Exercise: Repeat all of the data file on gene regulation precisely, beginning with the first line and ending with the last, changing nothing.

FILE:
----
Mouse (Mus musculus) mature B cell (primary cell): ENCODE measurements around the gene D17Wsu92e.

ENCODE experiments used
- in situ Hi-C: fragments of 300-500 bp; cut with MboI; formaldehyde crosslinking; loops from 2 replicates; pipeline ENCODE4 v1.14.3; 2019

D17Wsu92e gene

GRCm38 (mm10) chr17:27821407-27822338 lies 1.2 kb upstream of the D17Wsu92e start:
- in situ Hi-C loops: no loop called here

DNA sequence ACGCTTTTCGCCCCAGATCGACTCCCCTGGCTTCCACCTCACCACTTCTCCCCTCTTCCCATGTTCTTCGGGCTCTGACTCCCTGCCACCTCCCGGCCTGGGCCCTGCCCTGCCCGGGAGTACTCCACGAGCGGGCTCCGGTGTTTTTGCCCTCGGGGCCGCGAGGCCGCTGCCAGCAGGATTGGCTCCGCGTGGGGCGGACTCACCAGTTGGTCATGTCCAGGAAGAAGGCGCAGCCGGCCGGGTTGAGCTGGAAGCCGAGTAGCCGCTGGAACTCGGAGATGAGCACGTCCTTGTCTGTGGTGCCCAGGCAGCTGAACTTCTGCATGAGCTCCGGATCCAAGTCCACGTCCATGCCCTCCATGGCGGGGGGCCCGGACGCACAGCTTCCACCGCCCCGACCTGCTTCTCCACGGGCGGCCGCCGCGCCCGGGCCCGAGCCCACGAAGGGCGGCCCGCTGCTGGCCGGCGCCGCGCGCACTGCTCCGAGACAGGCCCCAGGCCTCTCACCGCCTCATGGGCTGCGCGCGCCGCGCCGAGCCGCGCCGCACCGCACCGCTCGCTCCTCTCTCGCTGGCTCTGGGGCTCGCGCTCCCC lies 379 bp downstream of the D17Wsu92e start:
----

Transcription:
Mouse (Mus musculus) mature B cell (primary cell): ENCODE measurements around the gene D17Wsu92e.

ENCODE experiments used
- in situ Hi-C: fragments of 300-500 bp; cut with MboI; formaldehyde crosslinking; loops from 2 replicates; pipeline ENCODE4 v1.14.3; 2019

D17Wsu92e gene

GRCm38 (mm10) chr17:27821407-27822338 lies 1.2 kb upstream of the D17Wsu92e start:
- in situ Hi-C loops: no loop called here

DNA sequence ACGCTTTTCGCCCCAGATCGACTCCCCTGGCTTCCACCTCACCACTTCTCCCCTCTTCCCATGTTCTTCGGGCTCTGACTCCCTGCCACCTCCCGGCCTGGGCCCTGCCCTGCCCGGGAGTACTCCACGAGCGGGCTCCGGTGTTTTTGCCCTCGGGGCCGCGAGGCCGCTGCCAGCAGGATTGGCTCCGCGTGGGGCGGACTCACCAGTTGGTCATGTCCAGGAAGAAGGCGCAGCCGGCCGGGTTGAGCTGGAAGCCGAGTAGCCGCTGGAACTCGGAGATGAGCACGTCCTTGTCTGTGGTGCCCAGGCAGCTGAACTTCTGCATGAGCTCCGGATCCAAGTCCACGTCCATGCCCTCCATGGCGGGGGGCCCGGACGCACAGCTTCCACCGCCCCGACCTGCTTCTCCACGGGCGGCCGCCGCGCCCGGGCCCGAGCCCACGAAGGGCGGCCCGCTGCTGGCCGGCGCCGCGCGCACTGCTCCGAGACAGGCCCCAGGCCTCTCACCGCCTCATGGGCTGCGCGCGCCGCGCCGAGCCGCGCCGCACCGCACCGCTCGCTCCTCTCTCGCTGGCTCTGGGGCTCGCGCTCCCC lies 379 bp downstream of the D17Wsu92e start: